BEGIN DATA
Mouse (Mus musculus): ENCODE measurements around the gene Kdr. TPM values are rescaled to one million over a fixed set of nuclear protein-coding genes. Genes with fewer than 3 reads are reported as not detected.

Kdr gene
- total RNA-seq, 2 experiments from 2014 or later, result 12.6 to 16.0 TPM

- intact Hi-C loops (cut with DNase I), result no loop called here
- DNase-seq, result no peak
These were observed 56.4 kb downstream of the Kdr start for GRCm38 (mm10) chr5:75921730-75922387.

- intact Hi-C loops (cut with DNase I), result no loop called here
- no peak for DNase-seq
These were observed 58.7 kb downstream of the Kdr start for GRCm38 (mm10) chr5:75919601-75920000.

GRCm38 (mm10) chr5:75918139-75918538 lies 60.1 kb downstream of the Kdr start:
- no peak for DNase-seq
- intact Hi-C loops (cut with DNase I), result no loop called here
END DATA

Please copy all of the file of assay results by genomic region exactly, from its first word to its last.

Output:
Mouse (Mus musculus): ENCODE measurements around the gene Kdr. TPM values are rescaled to one million over a fixed set of nuclear protein-coding genes. Genes with fewer than 3 reads are reported as not detected.

Kdr gene
- total RNA-seq, 2 experiments from 2014 or later, result 12.6 to 16.0 TPM

- intact Hi-C loops (cut with DNase I), result no loop called here
- DNase-seq, result no peak
These were observed 56.4 kb downstream of the Kdr start for GRCm38 (mm10) chr5:75921730-75922387.

- intact Hi-C loops (cut with DNase I), result no loop called here
- no peak for DNase-seq
These were observed 58.7 kb downstream of the Kdr start for GRCm38 (mm10) chr5:75919601-75920000.

GRCm38 (mm10) chr5:75918139-75918538 lies 60.1 kb downstream of the Kdr start:
- no peak for DNase-seq
- intact Hi-C loops (cut with DNase I), result no loop called here